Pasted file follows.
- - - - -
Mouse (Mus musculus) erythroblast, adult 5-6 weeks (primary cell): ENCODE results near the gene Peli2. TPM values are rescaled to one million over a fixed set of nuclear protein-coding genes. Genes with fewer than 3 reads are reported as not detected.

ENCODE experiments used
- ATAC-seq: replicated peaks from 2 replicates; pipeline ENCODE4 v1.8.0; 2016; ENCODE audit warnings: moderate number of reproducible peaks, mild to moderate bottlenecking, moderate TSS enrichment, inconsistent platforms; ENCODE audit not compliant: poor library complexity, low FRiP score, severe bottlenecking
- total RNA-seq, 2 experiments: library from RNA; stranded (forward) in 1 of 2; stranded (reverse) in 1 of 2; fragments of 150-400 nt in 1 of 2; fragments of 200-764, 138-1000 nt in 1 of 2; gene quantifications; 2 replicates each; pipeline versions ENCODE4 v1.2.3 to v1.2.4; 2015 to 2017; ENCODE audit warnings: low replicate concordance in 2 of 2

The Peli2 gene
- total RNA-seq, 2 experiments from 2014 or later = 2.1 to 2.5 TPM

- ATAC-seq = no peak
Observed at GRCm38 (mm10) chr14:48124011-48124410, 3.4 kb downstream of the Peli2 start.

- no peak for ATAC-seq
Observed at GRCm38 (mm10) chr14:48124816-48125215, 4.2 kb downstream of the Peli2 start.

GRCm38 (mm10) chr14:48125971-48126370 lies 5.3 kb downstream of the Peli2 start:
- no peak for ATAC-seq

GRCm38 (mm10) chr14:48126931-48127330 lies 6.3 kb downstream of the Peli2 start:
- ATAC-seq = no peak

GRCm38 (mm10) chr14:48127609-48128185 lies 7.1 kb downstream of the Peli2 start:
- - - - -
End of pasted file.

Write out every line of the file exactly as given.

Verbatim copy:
Mouse (Mus musculus) erythroblast, adult 5-6 weeks (primary cell): ENCODE results near the gene Peli2. TPM values are rescaled to one million over a fixed set of nuclear protein-coding genes. Genes with fewer than 3 reads are reported as not detected.

ENCODE experiments used
- ATAC-seq: replicated peaks from 2 replicates; pipeline ENCODE4 v1.8.0; 2016; ENCODE audit warnings: moderate number of reproducible peaks, mild to moderate bottlenecking, moderate TSS enrichment, inconsistent platforms; ENCODE audit not compliant: poor library complexity, low FRiP score, severe bottlenecking
- total RNA-seq, 2 experiments: library from RNA; stranded (forward) in 1 of 2; stranded (reverse) in 1 of 2; fragments of 150-400 nt in 1 of 2; fragments of 200-764, 138-1000 nt in 1 of 2; gene quantifications; 2 replicates each; pipeline versions ENCODE4 v1.2.3 to v1.2.4; 2015 to 2017; ENCODE audit warnings: low replicate concordance in 2 of 2

The Peli2 gene
- total RNA-seq, 2 experiments from 2014 or later = 2.1 to 2.5 TPM

- ATAC-seq = no peak
Observed at GRCm38 (mm10) chr14:48124011-48124410, 3.4 kb downstream of the Peli2 start.

- no peak for ATAC-seq
Observed at GRCm38 (mm10) chr14:48124816-48125215, 4.2 kb downstream of the Peli2 start.

GRCm38 (mm10) chr14:48125971-48126370 lies 5.3 kb downstream of the Peli2 start:
- no peak for ATAC-seq

GRCm38 (mm10) chr14:48126931-48127330 lies 6.3 kb downstream of the Peli2 start:
- ATAC-seq = no peak

GRCm38 (mm10) chr14:48127609-48128185 lies 7.1 kb downstream of the Peli2 start: